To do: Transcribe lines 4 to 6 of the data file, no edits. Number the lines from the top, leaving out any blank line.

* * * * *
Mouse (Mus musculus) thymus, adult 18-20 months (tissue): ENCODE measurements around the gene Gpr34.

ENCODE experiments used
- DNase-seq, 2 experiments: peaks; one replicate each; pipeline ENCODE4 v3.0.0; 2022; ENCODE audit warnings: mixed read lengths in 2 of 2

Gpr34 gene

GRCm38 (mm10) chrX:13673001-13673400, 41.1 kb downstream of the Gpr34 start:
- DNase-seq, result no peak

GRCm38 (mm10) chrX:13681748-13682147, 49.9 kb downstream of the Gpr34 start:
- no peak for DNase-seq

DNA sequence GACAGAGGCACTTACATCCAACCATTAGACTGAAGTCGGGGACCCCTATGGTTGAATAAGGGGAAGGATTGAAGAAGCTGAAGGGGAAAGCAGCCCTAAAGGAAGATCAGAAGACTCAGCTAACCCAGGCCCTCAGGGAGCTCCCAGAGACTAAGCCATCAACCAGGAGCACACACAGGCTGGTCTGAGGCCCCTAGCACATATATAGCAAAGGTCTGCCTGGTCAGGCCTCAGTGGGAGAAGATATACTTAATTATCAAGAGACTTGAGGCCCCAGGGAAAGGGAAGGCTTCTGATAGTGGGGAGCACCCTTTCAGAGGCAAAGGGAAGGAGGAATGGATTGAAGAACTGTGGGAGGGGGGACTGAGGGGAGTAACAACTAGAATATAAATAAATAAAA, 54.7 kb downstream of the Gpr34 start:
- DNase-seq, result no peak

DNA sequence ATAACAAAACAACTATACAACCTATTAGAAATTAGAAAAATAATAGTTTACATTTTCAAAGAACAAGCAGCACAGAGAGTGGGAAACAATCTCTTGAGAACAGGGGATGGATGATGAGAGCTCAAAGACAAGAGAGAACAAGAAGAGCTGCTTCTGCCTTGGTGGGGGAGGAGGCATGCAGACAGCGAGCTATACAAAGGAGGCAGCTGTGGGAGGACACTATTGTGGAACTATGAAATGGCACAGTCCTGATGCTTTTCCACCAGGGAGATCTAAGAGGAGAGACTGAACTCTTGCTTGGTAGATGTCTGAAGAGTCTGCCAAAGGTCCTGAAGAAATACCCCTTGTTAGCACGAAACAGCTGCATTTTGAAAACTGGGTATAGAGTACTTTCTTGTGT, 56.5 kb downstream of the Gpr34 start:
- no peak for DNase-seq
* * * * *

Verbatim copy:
Gpr34 gene

GRCm38 (mm10) chrX:13673001-13673400, 41.1 kb downstream of the Gpr34 start:
- DNase-seq, result no peak